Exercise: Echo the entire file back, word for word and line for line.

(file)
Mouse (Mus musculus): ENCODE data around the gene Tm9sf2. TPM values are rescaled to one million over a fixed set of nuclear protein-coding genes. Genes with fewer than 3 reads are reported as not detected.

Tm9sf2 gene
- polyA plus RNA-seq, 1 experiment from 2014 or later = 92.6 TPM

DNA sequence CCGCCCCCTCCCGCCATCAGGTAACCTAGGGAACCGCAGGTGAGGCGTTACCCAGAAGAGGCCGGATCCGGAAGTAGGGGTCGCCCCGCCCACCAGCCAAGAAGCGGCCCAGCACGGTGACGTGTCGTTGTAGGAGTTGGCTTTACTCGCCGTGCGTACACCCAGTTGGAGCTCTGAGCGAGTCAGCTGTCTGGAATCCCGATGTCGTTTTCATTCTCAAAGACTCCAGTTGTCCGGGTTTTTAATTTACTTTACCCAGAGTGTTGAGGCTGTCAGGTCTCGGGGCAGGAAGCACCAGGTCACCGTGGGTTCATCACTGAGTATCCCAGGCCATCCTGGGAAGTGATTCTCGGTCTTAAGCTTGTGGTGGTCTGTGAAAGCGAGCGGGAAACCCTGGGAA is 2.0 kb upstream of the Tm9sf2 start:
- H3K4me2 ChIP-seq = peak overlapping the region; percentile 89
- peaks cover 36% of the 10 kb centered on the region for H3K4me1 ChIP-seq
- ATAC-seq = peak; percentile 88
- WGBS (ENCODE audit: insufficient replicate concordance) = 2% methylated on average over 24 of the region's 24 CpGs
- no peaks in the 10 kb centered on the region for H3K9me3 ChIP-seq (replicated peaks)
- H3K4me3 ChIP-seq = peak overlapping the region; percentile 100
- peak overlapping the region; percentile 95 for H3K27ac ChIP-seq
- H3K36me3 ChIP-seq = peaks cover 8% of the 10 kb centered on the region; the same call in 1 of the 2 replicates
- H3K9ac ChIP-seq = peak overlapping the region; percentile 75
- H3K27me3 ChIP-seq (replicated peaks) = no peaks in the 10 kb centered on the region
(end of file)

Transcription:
Mouse (Mus musculus): ENCODE data around the gene Tm9sf2. TPM values are rescaled to one million over a fixed set of nuclear protein-coding genes. Genes with fewer than 3 reads are reported as not detected.

Tm9sf2 gene
- polyA plus RNA-seq, 1 experiment from 2014 or later = 92.6 TPM

DNA sequence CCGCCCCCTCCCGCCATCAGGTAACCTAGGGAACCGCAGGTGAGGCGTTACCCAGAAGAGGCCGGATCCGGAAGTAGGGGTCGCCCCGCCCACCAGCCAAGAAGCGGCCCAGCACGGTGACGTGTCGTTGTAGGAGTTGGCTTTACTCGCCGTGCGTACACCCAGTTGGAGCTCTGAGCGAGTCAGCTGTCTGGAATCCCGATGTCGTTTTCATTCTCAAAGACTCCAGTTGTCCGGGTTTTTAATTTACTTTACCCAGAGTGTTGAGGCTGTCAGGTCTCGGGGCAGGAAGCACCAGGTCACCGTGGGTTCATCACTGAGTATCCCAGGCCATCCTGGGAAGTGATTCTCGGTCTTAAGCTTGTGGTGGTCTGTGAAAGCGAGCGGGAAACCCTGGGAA is 2.0 kb upstream of the Tm9sf2 start:
- H3K4me2 ChIP-seq = peak overlapping the region; percentile 89
- peaks cover 36% of the 10 kb centered on the region for H3K4me1 ChIP-seq
- ATAC-seq = peak; percentile 88
- WGBS (ENCODE audit: insufficient replicate concordance) = 2% methylated on average over 24 of the region's 24 CpGs
- no peaks in the 10 kb centered on the region for H3K9me3 ChIP-seq (replicated peaks)
- H3K4me3 ChIP-seq = peak overlapping the region; percentile 100
- peak overlapping the region; percentile 95 for H3K27ac ChIP-seq
- H3K36me3 ChIP-seq = peaks cover 8% of the 10 kb centered on the region; the same call in 1 of the 2 replicates
- H3K9ac ChIP-seq = peak overlapping the region; percentile 75
- H3K27me3 ChIP-seq (replicated peaks) = no peaks in the 10 kb centered on the region